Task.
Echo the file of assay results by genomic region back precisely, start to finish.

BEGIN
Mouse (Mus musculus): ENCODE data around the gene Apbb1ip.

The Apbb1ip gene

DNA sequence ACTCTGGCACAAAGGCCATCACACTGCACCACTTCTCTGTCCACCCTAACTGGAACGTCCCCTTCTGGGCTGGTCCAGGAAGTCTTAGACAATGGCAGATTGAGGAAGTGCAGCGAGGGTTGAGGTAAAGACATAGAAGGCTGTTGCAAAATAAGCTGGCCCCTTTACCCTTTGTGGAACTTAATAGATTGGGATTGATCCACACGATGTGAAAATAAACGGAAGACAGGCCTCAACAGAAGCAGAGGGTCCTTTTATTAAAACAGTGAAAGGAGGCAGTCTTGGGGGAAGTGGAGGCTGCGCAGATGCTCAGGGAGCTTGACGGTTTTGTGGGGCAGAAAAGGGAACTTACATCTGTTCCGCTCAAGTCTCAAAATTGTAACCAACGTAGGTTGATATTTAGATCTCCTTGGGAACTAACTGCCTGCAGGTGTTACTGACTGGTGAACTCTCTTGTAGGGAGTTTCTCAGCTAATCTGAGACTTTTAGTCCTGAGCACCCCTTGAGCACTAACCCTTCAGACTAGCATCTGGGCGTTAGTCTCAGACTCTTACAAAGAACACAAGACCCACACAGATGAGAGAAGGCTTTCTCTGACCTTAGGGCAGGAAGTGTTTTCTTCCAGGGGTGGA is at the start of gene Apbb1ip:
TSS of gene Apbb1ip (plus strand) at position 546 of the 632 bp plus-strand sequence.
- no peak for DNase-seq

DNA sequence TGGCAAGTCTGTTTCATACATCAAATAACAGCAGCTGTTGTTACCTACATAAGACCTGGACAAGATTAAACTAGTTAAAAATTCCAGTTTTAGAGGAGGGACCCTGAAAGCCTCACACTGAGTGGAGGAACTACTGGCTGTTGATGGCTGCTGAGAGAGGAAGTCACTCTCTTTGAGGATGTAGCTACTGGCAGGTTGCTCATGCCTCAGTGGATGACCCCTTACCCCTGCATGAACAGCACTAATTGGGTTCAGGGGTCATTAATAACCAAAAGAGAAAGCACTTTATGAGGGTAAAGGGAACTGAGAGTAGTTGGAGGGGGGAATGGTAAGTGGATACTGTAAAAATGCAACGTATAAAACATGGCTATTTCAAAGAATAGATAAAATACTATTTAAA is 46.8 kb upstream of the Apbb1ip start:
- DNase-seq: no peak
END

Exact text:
Mouse (Mus musculus): ENCODE data around the gene Apbb1ip.

The Apbb1ip gene

DNA sequence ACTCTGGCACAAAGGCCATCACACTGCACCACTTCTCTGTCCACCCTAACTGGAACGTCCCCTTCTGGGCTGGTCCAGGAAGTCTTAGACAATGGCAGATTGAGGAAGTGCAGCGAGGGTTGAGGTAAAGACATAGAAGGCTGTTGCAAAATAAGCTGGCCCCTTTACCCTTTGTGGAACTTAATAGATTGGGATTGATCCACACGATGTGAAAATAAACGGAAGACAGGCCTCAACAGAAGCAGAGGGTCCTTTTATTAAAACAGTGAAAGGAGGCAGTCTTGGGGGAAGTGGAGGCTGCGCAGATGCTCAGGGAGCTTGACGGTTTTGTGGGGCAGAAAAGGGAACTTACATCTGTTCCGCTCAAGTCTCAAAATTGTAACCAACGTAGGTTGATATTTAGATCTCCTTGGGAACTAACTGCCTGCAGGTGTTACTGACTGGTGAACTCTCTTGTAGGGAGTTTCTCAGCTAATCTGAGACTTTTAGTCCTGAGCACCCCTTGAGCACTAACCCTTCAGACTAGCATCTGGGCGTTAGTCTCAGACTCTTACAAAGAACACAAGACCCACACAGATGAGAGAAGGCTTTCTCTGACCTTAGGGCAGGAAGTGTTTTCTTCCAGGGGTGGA is at the start of gene Apbb1ip:
TSS of gene Apbb1ip (plus strand) at position 546 of the 632 bp plus-strand sequence.
- no peak for DNase-seq

DNA sequence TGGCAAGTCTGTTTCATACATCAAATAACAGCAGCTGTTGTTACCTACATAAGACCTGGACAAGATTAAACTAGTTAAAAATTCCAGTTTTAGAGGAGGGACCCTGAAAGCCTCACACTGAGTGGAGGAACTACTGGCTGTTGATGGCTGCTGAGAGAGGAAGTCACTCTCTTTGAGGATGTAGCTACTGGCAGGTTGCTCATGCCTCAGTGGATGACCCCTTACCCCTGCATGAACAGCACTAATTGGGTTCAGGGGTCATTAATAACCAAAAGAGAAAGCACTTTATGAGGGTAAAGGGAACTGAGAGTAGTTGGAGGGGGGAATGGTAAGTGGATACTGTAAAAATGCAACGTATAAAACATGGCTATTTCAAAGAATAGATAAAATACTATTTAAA is 46.8 kb upstream of the Apbb1ip start:
- DNase-seq: no peak